2. Preliminary Work
    • Describe any work you've already done toward building your model: if you have any (rough draft) syntax or rules, present it here.
    • The focus should be on the text description of what you've done and how it achieves your goals, not the low-level technical details of how you've accomplished it (intuition behind your syntax/rules and examples are great!)
  3. Proposed Work
    • Outline what is left to be done.
    • Give rough statements of theorems/lemmas you plan to prove. Perhaps describe at a high level how you might go about proving them.
  4. Timeline and Research Plan
    • Give a (roughly) week-by-week timeline of when you plan to accomplish each of the goals of the proposed work.
    • For group projects, describe who is going to do what.
    • Example: "(Week of Nov. 15) Group members A and B are going to work together to flesh out the operational semantics. (Week of Nov. 22) B will prove Theorem 1. (Week of Nov. 29) A and B will make slides for the class presentation (Dec. 2-Dec. 6) A will prove Theorem 2, B will begin writing up the other results. (Dec. 6-Dec. 8) A will write up Theorem 2, A and B will polish the writing of hte paper."

Final Paper

Due: Dec. 8, 11:59pm CT.

Your final paper should be in the format of an ACM research paper, with some modifications detailed below. This guarantees that everyone's paper will be in the same form and page limits, etc., will be fair. ACM provides their own LaTeX class file (as well as a Word template if you prefer to use that). Information about the ACM class file and Word template is on the ACM's website. If you use Overleaf, this page has details about how to use the ACM class on Overleaf. If you're using LaTeX (locally or on Overleaf), I put together a template that has everything you should need.

I'll discuss the format and how to write a research paper in more detail in class, but here are some highlights and differences from a standard research paper.

You should have:

  • An introduction, much like the intro of your proposal.
  • One or more sections that discuss your contribution in a readable, user-friendly way:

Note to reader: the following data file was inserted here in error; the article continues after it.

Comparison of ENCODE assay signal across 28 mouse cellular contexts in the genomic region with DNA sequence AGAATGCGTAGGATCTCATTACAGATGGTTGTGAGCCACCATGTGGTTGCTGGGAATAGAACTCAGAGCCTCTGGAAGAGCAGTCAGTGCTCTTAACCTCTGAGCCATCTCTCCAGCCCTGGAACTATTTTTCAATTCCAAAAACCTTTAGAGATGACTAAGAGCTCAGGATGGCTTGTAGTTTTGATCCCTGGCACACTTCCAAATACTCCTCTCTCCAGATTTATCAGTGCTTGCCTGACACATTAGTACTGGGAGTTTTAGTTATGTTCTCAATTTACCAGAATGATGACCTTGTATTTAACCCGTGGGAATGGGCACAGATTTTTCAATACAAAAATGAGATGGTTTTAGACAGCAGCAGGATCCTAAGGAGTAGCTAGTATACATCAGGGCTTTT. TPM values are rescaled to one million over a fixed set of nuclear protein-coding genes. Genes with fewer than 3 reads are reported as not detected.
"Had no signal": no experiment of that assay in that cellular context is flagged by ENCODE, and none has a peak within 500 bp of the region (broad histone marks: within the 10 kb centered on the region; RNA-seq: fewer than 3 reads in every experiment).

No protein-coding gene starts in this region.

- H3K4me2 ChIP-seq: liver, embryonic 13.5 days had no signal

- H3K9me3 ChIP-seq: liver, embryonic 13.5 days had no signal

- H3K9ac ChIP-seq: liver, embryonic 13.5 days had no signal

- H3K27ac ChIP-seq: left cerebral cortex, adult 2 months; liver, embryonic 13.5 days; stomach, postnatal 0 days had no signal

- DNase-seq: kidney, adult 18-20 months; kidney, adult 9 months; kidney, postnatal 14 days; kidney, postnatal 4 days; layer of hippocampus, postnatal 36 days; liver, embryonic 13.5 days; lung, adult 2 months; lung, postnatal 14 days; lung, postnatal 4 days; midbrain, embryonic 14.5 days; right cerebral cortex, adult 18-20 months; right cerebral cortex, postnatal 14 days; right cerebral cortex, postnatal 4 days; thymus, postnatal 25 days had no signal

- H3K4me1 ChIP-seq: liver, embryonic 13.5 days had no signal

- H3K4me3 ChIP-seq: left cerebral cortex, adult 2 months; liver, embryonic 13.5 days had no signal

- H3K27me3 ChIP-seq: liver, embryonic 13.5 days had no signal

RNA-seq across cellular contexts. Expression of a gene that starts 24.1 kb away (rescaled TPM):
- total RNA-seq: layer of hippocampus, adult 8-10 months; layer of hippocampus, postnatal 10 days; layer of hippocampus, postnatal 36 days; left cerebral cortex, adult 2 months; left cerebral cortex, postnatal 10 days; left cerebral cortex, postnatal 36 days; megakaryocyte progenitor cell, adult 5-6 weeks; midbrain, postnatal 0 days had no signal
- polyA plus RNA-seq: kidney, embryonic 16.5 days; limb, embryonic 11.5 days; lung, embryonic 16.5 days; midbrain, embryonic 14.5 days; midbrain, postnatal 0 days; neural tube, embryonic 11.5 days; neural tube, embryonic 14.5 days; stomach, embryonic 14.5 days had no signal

• Give all of the formal grammars, definitions, judgments, rules, proofs, etc., needed to know what you did, but for each block of formal mathematical notation, also explain what it means/does in plain English.
    • Give examples to help illustrate how your model works, how to use it, etc.
  • A conclusion.

In contrast to most standard published research papers, you don't need:

  • An abstract
  • A discussion of related papers

Your paper should be a maximum (not minimum) of 10 pages in the ACM format. If you really need more space, let me know why and I may make an exception. There's no minimum page limit, but make sure you fully describe your project and give all of the examples, intuitions, etc., you feel are needed.

For Writing Help

The IIT Writing Center (see blurb below) is a useful resource if you're looking for more guidance or feedback on your proposal or final paper. The tutors there should be able to help you. Full disclosure: One of them (Hannah) is Stefan's fiancee.

Consider using the campus writing center as a resource for help with written assignments like research papers, technical reports, or presentations. The writing center provides one-on-one conferences for both undergraduate and graduate students. Tutors can assist with any stage in the writing process, from brainstorming and outlining to final edits and bibliographies. Tutors read academic writing with a critical eye given not only to grammar and syntax, but also to understanding assignments, paragraph structure, clarity of ideas, strategies for revision, and even strengthening arguments. Visit here to make a (free!) appointment: https://www.iit.edu/humanities/student-resources/writing-center.


Final project grades will be based on the following:

  • Initial idea (full credit if submitted on time).
  • Proposal
  • Applicability to course
  • Appropriate scope for size of group
  • Correctness of proofs
  • Communication of ideas (in class and the final paper)
  • (For group projects) Did group members contribute equally?

Rubric for final presentation and project